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The Duchess of Malfi

John Webster


John Webster was a later contemporary of Shakespeare, and The Duchess of Malfi, Webster’s best known play, is considered among the best of the period. It appears to have been first performed in 1612–13 at the Blackfriars before moving on to the larger and more famous Globe Theatre, and was later published in 1623.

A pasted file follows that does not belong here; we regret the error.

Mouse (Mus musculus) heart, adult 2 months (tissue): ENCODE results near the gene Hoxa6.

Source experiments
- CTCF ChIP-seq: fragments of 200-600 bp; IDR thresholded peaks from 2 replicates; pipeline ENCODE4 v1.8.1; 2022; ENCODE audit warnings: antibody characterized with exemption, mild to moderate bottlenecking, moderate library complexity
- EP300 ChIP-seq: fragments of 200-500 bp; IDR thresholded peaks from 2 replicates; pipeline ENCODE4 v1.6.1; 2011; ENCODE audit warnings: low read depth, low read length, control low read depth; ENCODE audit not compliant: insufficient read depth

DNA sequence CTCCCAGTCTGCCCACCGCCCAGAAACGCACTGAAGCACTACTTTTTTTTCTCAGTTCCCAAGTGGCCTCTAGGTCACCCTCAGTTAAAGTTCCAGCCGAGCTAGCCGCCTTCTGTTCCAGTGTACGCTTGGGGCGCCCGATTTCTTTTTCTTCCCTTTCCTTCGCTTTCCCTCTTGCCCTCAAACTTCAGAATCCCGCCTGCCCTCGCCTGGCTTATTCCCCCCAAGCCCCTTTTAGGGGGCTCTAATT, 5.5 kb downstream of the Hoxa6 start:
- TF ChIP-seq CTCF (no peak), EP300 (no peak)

The play is loosely based on a real Duchess of Amalfi, a widow who marries beneath her station. On learning of this, her brothers become enraged and vow their revenge. Soon the intrigue, deceit, and murders begin. Marked by the period’s love of spectacular violence, each character exacts his revenge, and in turn suffers vengeance at the hands of others. Coming after Shakespeare’s equally sanguine Hamlet and Kyd’s The Spanish Tragedy, Webster’s The Duchess of Malfi brings to a close the era of the great Senecan tragedies of blood and revenge. As the Jacobean period progressed, the spectacle became more violent and dark, reflecting the public’s growing dissatisfaction with the corruption of King James’ court.

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